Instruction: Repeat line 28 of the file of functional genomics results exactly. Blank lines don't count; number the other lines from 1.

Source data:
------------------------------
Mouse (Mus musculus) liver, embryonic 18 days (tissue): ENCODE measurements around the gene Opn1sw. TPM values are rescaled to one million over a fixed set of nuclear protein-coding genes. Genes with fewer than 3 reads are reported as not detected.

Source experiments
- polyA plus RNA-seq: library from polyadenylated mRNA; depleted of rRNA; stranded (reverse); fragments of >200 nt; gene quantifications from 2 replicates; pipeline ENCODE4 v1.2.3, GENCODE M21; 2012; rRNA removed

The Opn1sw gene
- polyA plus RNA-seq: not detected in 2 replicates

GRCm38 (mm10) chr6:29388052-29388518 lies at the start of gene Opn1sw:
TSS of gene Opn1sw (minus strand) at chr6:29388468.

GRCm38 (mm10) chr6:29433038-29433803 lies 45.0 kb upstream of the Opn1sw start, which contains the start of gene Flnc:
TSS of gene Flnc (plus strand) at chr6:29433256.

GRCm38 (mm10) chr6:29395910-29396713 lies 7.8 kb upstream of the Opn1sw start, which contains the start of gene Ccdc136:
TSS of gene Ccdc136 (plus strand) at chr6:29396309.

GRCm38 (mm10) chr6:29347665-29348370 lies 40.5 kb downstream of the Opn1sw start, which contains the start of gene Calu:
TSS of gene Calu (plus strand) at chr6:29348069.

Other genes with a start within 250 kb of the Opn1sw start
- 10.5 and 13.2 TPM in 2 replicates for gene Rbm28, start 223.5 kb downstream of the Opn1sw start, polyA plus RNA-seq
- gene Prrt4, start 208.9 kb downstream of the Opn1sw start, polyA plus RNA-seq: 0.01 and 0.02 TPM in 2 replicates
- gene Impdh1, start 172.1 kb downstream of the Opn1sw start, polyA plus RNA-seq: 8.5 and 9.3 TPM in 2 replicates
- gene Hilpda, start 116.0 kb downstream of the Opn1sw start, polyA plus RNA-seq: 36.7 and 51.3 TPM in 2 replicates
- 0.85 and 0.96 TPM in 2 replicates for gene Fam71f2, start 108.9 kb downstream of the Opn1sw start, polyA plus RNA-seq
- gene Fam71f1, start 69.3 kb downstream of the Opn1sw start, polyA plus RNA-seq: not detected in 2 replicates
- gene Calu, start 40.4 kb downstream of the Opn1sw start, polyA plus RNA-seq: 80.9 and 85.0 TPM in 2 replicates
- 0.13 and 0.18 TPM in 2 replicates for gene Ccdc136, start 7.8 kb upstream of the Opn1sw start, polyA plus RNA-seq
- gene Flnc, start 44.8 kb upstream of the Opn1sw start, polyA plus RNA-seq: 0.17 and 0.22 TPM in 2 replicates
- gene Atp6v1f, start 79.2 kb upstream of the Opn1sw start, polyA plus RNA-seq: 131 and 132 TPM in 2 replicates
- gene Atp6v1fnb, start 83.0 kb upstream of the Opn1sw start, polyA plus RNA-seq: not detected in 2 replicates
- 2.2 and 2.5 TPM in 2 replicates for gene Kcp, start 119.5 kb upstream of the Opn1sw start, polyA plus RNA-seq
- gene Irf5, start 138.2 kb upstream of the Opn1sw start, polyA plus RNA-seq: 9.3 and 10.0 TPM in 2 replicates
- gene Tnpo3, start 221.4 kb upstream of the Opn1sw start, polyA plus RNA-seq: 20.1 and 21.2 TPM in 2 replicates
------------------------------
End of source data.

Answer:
- gene Tnpo3, start 221.4 kb upstream of the Opn1sw start, polyA plus RNA-seq: 20.1 and 21.2 TPM in 2 replicates